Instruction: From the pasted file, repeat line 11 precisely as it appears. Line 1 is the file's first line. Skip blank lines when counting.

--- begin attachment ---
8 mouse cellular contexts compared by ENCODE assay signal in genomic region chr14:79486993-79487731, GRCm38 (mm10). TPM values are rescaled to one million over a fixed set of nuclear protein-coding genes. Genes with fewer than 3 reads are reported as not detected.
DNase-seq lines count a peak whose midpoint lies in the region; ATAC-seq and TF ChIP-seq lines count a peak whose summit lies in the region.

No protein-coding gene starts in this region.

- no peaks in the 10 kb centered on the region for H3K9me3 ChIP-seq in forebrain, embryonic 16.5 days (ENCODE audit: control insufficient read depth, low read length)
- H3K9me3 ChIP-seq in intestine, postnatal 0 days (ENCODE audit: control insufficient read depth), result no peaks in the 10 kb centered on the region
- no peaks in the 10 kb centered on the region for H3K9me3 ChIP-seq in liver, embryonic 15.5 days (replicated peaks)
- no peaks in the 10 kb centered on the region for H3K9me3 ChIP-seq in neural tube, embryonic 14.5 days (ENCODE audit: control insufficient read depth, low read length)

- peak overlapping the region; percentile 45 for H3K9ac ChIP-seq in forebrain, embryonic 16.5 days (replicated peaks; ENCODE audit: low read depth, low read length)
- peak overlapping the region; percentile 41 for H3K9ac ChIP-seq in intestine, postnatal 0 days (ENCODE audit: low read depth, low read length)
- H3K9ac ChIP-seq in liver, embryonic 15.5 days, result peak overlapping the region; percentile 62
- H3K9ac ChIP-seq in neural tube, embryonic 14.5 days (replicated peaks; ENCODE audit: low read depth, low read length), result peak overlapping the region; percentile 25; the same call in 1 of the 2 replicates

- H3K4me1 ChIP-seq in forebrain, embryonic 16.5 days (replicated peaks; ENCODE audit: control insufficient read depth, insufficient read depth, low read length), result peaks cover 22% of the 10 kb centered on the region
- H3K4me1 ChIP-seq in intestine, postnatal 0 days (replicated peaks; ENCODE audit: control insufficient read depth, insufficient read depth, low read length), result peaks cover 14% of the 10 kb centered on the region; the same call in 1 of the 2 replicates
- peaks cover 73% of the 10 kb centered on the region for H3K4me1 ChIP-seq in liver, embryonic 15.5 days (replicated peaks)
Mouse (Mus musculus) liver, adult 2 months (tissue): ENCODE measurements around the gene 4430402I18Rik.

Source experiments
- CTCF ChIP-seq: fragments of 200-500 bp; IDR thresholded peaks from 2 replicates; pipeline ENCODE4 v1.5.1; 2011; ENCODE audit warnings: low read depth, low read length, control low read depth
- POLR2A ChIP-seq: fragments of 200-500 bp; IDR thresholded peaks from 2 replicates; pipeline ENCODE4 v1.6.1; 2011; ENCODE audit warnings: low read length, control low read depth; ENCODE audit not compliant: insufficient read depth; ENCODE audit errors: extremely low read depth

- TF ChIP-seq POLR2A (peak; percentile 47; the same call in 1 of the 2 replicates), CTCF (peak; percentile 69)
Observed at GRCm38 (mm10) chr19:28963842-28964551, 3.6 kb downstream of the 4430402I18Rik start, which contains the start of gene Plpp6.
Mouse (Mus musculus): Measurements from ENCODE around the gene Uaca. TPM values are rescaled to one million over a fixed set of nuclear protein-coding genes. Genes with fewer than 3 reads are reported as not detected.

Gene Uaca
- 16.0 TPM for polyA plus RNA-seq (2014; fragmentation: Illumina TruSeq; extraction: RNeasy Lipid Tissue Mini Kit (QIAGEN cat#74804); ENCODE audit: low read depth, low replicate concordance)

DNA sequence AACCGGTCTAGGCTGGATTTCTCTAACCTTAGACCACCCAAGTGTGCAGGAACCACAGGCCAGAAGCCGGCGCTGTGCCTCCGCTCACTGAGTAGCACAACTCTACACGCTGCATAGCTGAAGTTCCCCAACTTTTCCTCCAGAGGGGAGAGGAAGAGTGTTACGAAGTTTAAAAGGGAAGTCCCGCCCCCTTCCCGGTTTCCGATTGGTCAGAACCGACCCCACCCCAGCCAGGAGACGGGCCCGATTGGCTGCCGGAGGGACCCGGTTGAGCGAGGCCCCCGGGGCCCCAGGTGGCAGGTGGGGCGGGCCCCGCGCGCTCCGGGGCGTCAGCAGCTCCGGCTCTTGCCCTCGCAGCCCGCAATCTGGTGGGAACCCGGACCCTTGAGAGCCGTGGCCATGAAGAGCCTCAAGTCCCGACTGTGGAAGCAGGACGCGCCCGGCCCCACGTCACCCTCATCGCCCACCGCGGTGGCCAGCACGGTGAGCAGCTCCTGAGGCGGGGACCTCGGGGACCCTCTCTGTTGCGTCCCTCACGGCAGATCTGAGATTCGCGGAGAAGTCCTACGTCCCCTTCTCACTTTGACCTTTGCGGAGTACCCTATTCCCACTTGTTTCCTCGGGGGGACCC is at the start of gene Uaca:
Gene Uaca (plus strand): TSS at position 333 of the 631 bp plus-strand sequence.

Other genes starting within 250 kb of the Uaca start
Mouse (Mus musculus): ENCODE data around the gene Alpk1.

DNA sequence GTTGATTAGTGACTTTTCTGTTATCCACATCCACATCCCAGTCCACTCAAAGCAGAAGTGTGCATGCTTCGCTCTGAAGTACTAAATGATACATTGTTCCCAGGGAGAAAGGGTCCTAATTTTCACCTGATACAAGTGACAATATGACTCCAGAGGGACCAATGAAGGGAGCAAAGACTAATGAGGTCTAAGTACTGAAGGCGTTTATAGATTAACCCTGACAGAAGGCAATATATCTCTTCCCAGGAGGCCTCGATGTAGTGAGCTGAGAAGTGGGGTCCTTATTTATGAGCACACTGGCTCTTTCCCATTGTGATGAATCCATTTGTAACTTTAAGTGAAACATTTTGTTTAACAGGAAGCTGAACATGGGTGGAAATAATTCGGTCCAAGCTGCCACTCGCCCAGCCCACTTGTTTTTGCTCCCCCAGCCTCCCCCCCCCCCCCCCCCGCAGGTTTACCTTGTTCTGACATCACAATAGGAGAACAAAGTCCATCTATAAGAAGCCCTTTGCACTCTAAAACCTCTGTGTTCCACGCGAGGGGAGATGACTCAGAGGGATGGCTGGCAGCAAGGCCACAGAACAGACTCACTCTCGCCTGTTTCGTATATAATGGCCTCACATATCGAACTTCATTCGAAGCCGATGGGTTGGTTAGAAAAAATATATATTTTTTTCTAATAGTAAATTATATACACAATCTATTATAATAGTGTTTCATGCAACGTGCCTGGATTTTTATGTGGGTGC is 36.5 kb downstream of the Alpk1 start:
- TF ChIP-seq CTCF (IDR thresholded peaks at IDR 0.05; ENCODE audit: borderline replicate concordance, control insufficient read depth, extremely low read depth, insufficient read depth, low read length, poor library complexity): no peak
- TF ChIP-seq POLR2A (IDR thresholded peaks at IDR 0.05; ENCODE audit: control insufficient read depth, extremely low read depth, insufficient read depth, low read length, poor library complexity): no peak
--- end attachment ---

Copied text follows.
- H3K9ac ChIP-seq in neural tube, embryonic 14.5 days (replicated peaks; ENCODE audit: low read depth, low read length), result peak overlapping the region; percentile 25; the same call in 1 of the 2 replicates